A San Francisco In-N-Out Burger was temporarily shut down after employees allegedly did not check for customers' vaccine documents, in violation of the city's vaccine requirement.
In San Francisco, people have been required since August 20 to show proof that they have been vaccinated against COVID-19 in order to enter some indoor places like restaurants, gyms and bars.
The fast-food restaurant located in Fisherman's Wharf was forced to shut down on October 14 but has since reopened with indoor dining remaining unavailable, the company said in a statement to Newsweek.
In the statement, In-N-Out Chief Legal & Business Officer Arnie Wensinger defended not having employees check their customers' vaccine status.
"We refuse to become the vaccination police for any government," he said. "We fiercely disagree with any government dictate that forces a private company to discriminate against customers who choose to patronize their business. This is a clear government overreach."
Wensinger said the company believes it is "unreasonable, invasive, and unsafe to force our restaurant Associates to segregate Customers into those who may be served and those who may not, whether based on the documentation they carry, or any other reason."
The San Francisco Department of Public Health told Newsweek that they informed the business about the requirement "multiple times" after receiving a complaint from the city's 311 service line.
Health officials first visited the location on September 24 and provided information so the restaurant could comply with the order. When they returned on October 6, they found that In-N-Out had continued to violate the order. They issued the first notice of violation.
"Since then, public health inspectors had attempted multiple times to bring the business into compliance with the health order. In-N-Out Burger had not complied by the time the final Notice of Violation and a Notice of Closure was issued," the department said in a statement.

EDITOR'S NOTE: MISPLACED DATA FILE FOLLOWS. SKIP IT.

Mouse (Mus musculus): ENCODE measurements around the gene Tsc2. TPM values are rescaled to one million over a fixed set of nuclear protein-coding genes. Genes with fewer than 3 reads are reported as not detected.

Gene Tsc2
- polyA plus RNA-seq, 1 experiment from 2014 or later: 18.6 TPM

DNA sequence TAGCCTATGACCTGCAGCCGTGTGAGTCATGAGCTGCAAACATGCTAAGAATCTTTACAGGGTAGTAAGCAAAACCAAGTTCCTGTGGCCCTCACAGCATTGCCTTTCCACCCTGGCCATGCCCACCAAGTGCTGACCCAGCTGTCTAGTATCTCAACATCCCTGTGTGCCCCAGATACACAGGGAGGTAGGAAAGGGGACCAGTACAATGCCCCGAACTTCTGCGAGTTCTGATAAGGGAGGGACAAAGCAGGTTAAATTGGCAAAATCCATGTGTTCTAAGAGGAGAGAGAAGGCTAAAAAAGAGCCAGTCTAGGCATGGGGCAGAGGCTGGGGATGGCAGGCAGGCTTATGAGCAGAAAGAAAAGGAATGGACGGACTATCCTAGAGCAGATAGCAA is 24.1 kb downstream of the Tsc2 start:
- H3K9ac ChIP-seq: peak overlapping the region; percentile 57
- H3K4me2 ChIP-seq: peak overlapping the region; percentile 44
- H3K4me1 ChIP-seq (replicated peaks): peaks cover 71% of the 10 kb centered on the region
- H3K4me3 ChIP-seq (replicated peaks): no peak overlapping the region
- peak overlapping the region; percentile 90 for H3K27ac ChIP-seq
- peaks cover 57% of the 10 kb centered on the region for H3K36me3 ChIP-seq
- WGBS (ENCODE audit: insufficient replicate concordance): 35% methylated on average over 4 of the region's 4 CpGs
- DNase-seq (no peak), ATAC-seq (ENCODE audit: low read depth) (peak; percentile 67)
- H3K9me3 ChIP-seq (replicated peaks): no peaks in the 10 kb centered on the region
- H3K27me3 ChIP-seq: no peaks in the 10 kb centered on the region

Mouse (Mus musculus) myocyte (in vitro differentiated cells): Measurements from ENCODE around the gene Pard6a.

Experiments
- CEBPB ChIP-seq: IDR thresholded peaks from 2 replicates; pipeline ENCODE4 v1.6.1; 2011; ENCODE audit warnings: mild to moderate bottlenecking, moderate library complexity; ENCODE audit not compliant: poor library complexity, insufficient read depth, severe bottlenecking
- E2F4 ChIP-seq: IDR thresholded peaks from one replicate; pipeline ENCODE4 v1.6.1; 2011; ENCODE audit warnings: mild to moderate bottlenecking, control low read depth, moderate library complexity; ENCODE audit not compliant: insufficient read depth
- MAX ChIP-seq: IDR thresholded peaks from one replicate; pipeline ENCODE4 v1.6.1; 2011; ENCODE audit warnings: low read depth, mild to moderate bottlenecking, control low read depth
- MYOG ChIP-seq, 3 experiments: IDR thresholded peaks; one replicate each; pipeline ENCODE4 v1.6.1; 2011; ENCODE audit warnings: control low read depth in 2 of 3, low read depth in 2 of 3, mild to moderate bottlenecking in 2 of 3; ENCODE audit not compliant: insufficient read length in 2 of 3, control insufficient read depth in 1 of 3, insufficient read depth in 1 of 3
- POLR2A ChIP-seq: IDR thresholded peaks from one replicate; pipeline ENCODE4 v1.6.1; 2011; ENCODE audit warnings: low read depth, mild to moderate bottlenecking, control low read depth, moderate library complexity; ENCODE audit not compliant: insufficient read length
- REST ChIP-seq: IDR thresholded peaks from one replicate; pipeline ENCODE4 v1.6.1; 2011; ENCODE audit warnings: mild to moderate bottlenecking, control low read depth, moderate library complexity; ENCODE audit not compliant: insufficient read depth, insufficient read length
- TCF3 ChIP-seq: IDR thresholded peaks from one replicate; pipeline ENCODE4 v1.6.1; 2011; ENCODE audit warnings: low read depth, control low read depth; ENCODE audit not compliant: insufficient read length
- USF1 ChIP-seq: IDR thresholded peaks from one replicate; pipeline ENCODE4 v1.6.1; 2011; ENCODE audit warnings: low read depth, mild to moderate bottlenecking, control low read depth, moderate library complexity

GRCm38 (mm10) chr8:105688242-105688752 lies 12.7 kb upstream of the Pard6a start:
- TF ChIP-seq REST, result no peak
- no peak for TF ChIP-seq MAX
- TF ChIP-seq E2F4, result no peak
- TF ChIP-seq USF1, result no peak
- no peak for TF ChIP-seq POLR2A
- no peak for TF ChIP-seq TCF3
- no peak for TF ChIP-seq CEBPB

Some cities in the U.S., including New York City, have instituted vaccine policies requiring people to be vaccinated to enter indoor spaces including restaurants in an attempt to encourage residents to get the vaccine.
However, the mandates have received pushback from some businesses.
Rather than require their customers to provide proof they are vaccinated, some fast-food restaurants have instead opted to close their indoor seating section, according to an October 1 report from Reuters.
In New York City, White Castle shut down indoor seating in more than 20 locations. Some McDonald's locations have also decided to close their indoor seating.
The Independent Restaurant Owners Association Rescue (IROAR) filed a lawsuit against New York City Mayor Bill de Blasio over the mandate, claiming it's "arbitrary, irrational, unscientific and unlawful" and would "severely impact" businesses.
In San Francisco, a survey from the Golden Gate Restaurant Association found that 60 percent of restaurants in the city experienced a drop in business since the mandate was implemented, The San Francisco Chronicle reported. Fifty-two percent reported that at least one employee experienced conflict with a customer while checking their vaccine status.
Some customers have also taken issue with vaccine mandates. In September, a group of tourists from Texas allegedly attacked a hostess in New York City who questioned the validity of their vaccination proof.